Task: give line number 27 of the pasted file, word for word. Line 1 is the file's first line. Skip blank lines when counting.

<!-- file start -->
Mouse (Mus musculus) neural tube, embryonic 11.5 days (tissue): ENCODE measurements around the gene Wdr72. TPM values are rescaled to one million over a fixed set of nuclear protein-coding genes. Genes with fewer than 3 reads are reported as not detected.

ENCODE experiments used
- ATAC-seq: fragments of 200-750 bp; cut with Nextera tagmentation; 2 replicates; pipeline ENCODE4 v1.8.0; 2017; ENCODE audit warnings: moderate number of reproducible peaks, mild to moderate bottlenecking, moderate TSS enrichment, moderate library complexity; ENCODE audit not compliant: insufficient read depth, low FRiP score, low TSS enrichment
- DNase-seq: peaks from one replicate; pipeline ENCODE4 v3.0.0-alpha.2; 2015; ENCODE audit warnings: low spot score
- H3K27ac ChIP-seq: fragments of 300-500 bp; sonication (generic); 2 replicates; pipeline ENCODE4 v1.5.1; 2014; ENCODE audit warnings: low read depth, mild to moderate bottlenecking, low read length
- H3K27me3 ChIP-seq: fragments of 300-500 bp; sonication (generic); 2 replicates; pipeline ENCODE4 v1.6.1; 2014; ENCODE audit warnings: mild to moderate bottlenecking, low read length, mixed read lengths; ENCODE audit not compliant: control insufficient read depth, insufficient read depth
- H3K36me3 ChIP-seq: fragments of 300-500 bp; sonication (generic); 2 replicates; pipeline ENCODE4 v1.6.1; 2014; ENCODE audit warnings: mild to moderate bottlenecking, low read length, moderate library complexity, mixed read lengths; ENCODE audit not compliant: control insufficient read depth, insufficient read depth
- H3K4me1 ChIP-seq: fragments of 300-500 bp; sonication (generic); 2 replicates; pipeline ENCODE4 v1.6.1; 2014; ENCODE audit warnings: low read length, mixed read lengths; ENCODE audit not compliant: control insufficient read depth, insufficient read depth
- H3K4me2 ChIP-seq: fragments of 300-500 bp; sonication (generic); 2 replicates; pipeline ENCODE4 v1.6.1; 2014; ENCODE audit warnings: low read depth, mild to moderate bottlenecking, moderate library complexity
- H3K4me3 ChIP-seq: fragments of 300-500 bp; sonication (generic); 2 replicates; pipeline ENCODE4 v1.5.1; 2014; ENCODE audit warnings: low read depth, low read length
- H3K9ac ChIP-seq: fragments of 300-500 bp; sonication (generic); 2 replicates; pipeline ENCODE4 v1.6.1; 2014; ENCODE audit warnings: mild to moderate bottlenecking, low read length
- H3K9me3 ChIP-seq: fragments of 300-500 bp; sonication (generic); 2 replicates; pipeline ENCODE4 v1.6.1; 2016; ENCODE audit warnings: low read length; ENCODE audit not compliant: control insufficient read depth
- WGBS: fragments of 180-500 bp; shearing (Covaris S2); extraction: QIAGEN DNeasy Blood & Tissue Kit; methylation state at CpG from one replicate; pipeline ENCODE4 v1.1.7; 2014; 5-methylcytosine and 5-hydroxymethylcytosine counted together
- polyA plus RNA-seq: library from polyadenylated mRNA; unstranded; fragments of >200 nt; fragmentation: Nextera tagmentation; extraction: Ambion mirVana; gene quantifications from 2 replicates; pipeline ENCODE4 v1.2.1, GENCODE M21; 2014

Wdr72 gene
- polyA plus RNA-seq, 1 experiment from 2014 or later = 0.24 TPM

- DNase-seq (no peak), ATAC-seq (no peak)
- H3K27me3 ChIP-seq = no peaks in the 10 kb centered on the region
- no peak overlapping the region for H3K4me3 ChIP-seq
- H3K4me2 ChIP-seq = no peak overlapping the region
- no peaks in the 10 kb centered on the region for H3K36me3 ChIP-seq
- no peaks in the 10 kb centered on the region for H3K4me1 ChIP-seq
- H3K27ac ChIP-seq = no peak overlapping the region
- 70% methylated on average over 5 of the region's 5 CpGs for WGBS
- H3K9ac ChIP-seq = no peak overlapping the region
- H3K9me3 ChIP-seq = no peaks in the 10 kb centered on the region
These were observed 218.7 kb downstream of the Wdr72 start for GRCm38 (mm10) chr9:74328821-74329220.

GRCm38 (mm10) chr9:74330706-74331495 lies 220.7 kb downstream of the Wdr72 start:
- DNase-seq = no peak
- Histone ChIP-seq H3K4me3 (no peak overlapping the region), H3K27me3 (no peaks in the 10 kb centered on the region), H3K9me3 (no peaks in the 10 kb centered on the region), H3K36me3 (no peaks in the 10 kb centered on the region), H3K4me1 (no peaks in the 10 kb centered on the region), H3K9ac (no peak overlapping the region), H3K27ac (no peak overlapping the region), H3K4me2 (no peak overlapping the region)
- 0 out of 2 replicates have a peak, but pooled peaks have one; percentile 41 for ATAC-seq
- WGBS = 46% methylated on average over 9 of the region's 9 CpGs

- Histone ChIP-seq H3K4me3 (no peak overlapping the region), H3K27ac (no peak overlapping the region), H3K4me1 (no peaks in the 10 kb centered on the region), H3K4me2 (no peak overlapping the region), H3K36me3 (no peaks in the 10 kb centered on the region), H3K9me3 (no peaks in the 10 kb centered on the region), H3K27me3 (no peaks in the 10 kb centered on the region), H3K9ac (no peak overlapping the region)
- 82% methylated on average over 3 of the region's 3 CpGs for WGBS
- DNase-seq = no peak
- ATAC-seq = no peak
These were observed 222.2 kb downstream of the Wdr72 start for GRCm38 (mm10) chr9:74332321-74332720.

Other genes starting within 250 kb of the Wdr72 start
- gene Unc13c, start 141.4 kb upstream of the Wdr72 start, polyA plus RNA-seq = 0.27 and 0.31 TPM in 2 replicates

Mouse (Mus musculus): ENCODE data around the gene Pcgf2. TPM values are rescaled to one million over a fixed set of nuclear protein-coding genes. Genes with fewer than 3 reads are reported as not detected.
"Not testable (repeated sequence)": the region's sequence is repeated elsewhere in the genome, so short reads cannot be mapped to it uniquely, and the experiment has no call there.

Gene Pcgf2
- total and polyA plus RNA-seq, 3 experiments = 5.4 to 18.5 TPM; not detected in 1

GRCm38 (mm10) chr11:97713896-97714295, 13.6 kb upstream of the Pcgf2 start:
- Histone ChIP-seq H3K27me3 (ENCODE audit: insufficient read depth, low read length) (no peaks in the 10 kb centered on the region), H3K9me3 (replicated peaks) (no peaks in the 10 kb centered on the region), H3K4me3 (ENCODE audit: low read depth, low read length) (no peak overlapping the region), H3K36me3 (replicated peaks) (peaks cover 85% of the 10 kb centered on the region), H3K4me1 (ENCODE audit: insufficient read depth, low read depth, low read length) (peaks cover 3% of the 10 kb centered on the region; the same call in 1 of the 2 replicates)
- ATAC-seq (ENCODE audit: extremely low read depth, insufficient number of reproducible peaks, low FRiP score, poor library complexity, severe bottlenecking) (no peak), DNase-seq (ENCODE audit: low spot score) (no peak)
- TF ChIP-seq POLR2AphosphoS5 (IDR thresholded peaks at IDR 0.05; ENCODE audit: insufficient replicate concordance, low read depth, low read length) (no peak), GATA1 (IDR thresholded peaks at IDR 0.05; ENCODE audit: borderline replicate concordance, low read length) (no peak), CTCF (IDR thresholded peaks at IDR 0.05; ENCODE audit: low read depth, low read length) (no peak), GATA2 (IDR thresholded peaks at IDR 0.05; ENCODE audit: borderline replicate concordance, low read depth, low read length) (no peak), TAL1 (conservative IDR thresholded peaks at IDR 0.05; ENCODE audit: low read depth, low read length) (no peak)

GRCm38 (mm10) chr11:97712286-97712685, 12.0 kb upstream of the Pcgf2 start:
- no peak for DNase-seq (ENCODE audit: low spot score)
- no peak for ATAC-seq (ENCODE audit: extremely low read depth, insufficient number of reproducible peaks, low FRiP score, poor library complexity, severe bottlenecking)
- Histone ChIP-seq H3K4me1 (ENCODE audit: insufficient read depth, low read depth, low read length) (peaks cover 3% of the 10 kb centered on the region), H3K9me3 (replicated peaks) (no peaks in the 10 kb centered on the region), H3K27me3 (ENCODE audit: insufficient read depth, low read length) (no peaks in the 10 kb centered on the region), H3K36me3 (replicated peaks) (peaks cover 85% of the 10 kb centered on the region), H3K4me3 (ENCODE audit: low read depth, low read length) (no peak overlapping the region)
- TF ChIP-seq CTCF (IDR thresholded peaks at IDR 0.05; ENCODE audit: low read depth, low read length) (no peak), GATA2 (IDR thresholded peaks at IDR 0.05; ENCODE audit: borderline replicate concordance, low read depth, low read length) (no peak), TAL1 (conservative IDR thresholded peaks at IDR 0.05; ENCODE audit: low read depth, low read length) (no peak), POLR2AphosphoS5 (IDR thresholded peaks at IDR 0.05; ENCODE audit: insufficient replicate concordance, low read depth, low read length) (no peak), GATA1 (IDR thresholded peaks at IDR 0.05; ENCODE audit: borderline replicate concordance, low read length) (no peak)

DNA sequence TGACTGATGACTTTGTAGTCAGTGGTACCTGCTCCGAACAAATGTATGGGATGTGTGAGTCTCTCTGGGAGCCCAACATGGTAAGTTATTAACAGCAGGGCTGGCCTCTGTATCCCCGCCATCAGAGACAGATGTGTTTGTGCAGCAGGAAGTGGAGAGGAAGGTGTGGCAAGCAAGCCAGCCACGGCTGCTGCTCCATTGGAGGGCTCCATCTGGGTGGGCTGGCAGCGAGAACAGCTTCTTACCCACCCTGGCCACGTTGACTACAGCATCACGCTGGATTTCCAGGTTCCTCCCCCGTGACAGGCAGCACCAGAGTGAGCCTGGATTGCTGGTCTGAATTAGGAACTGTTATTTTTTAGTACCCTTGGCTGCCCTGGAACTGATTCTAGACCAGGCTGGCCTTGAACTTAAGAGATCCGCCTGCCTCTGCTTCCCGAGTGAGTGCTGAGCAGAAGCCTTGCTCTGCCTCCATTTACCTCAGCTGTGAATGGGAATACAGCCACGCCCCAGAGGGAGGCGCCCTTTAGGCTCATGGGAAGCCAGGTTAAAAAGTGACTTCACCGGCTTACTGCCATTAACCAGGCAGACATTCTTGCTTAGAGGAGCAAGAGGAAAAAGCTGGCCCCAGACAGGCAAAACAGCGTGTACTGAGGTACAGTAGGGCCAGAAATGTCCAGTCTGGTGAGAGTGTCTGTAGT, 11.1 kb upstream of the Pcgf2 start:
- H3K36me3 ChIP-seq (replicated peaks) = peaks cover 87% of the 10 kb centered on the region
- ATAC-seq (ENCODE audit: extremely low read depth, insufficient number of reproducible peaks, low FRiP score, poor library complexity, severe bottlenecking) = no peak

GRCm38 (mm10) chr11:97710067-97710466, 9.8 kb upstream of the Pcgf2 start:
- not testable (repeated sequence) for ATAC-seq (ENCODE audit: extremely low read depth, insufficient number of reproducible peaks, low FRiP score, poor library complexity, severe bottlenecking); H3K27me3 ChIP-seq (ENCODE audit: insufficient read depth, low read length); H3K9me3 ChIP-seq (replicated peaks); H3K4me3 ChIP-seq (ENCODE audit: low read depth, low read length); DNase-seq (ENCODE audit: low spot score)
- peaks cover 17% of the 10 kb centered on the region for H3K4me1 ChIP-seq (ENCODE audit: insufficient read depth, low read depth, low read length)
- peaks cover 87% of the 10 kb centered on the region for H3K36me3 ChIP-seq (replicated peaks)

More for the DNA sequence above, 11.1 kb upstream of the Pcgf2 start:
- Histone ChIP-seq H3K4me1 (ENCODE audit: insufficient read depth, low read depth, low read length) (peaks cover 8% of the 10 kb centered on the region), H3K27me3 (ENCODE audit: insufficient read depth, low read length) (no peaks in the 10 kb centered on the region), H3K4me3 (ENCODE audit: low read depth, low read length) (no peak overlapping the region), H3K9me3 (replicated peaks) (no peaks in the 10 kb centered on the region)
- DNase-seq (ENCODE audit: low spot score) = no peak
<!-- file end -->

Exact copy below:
These were observed 218.7 kb downstream of the Wdr72 start for GRCm38 (mm10) chr9:74328821-74329220.